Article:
Wanting What You Get
by Kathy Love, contemporary (2004)
Zebra, $5.99, ISBN 0-8217-7613-4


The title of this book has a very disturbing undertone to it. I don't know whether it is intentional or not, but because this is a story with a really pathetic heroine accepting crumbs from an equally pathetic hero, whoever comes up with the title Wanting What You Get is a genius. That title is perfect.

The overweight and dowdy Ellie Stepp, the second of the author's "Stepp Sisters" trio, has spent her entire life being the target of cruelty from the people around her that she is willing to be treated like dirt by a man she has a crush on because she doesn't think that she can get anything better. Mason Sweet is the former high school football star now turned mayor and full time alcoholic. When Ellie asks him for help to stop the city council for siphoning funds meant for the library to a new football field, he will but only if she sleeps with him. She does because to her, this is the chance of a lifetime to be close to the man she loves. For the rest of the story, Kathy Love wants me to be so sympathetic to Mason because poor Mason, he is an alcoholic! He can't help what he does! Love him, people, because Ellie certainly does because she knows and understands that Mason is a really good man. Even when he insists on treating her either as a pity shag or a shameful secret, how sweet. But hey, Ellie thinks he is too good for her anyway so what the heck, dance on her back, Mason!

You know what the sad thing is? Ellie doesn't even know that Mason is an alcoholic until too late into the story. And even then, when she finally dumps him, it's because he drinks and not because for so long he takes her for granted, sleeps with her on his own terms, and generally treats her like an inanimate sex object.

Ms Love's biggest misstep in this story is that she tries too hard to make me sympathize with Mason without making Mason actually strive to earn it. Likewise, she has Ellie being so sweet and so pathetic a doormat yet she expects me to emphatize with Ellie because she has a lousy childhood. The thing is, shouldn't people strive to move on from the past instead of making the past their favorite excuse to do stupid things? Ms Love knows how to build up the characters' sordid past to justify why these characters did the stupid things they did, but she isn't as successful when it comes to getting her characters to move on from their past. Mason does improve late in the story when he finally pulls up his socks and throw away the bottle but poor Ellie, she is still the same pathetic doormat willing to settle for crumbs because she really thinks that she is not good enough for anything better.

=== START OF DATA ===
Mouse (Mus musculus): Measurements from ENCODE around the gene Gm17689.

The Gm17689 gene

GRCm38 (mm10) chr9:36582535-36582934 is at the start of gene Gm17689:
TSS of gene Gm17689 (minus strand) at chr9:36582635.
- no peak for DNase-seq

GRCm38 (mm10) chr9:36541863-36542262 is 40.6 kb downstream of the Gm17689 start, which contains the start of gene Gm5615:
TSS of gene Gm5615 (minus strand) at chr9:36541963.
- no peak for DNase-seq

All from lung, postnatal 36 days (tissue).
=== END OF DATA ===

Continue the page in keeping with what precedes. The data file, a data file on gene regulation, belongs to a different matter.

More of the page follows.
Wanting What You Get isn't even a decent character study of Ellie because the whole pro-Mason "Pity him! He's an alcoholic! So what if he treats people like crap? He's an alcoholic! PITY HIM! LOVE HIM!" overtones of the story is overpowering, hysterical even, as if the author doesn't trust me to form my own opinion of Mason. And of course, like most romance authors, Ms Love doesn't try too hard to expand Ellie's character. All romance heroines need to be considered a character nowadays is a limitless capacity to loathe themselves while trying so hard to make everyone in the world love them, apparently.

Goodbye Ellie and Mason. I'm sure they do have something in common. I'll have to think about what that something is, though. Maybe after he's finished with the liquor, he can shatter the bottle and pass the shards to her so that she can give herself a new tattoo on her wrist, I suppose. I must confess that I end up feeling quite bad for Mason at the end because he, at least, gets over his crap and turns over a new leaf - only to marry a walking one-woman Jerry Springer sideshow. Oh well, I guess that's what he gets and this story is all about Wanting What You Get.

Rating: 48


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